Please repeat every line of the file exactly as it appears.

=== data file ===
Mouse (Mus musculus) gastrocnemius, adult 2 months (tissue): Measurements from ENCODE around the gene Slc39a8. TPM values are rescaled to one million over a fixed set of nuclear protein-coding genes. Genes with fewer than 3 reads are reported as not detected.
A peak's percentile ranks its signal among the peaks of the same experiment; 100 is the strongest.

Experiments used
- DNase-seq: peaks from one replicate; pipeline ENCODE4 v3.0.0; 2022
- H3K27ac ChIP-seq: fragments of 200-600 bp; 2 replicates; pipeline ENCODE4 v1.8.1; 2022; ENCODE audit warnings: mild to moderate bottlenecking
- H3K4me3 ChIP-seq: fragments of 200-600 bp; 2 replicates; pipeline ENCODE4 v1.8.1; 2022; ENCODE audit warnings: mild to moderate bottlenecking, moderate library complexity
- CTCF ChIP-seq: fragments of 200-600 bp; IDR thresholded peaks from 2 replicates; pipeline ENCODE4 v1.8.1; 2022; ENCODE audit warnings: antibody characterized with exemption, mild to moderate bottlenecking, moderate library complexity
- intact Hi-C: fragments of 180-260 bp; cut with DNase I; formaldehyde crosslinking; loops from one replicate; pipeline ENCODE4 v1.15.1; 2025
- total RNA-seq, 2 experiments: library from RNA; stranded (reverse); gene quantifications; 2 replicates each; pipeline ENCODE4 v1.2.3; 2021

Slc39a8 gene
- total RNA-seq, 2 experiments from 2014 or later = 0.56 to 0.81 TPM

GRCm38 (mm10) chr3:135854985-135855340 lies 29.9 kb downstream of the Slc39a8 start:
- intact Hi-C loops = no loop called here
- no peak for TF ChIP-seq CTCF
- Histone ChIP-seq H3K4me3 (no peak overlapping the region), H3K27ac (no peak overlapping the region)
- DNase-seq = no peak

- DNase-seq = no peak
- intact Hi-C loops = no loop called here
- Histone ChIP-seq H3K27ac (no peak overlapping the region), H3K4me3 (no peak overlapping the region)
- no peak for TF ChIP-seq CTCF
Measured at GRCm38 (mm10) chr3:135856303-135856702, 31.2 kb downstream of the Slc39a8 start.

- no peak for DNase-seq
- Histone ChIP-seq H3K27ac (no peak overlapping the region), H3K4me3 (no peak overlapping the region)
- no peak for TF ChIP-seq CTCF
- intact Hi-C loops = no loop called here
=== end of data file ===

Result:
Mouse (Mus musculus) gastrocnemius, adult 2 months (tissue): Measurements from ENCODE around the gene Slc39a8. TPM values are rescaled to one million over a fixed set of nuclear protein-coding genes. Genes with fewer than 3 reads are reported as not detected.
A peak's percentile ranks its signal among the peaks of the same experiment; 100 is the strongest.

Experiments used
- DNase-seq: peaks from one replicate; pipeline ENCODE4 v3.0.0; 2022
- H3K27ac ChIP-seq: fragments of 200-600 bp; 2 replicates; pipeline ENCODE4 v1.8.1; 2022; ENCODE audit warnings: mild to moderate bottlenecking
- H3K4me3 ChIP-seq: fragments of 200-600 bp; 2 replicates; pipeline ENCODE4 v1.8.1; 2022; ENCODE audit warnings: mild to moderate bottlenecking, moderate library complexity
- CTCF ChIP-seq: fragments of 200-600 bp; IDR thresholded peaks from 2 replicates; pipeline ENCODE4 v1.8.1; 2022; ENCODE audit warnings: antibody characterized with exemption, mild to moderate bottlenecking, moderate library complexity
- intact Hi-C: fragments of 180-260 bp; cut with DNase I; formaldehyde crosslinking; loops from one replicate; pipeline ENCODE4 v1.15.1; 2025
- total RNA-seq, 2 experiments: library from RNA; stranded (reverse); gene quantifications; 2 replicates each; pipeline ENCODE4 v1.2.3; 2021

Slc39a8 gene
- total RNA-seq, 2 experiments from 2014 or later = 0.56 to 0.81 TPM

GRCm38 (mm10) chr3:135854985-135855340 lies 29.9 kb downstream of the Slc39a8 start:
- intact Hi-C loops = no loop called here
- no peak for TF ChIP-seq CTCF
- Histone ChIP-seq H3K4me3 (no peak overlapping the region), H3K27ac (no peak overlapping the region)
- DNase-seq = no peak

- DNase-seq = no peak
- intact Hi-C loops = no loop called here
- Histone ChIP-seq H3K27ac (no peak overlapping the region), H3K4me3 (no peak overlapping the region)
- no peak for TF ChIP-seq CTCF
Measured at GRCm38 (mm10) chr3:135856303-135856702, 31.2 kb downstream of the Slc39a8 start.

- no peak for DNase-seq
- Histone ChIP-seq H3K27ac (no peak overlapping the region), H3K4me3 (no peak overlapping the region)
- no peak for TF ChIP-seq CTCF
- intact Hi-C loops = no loop called here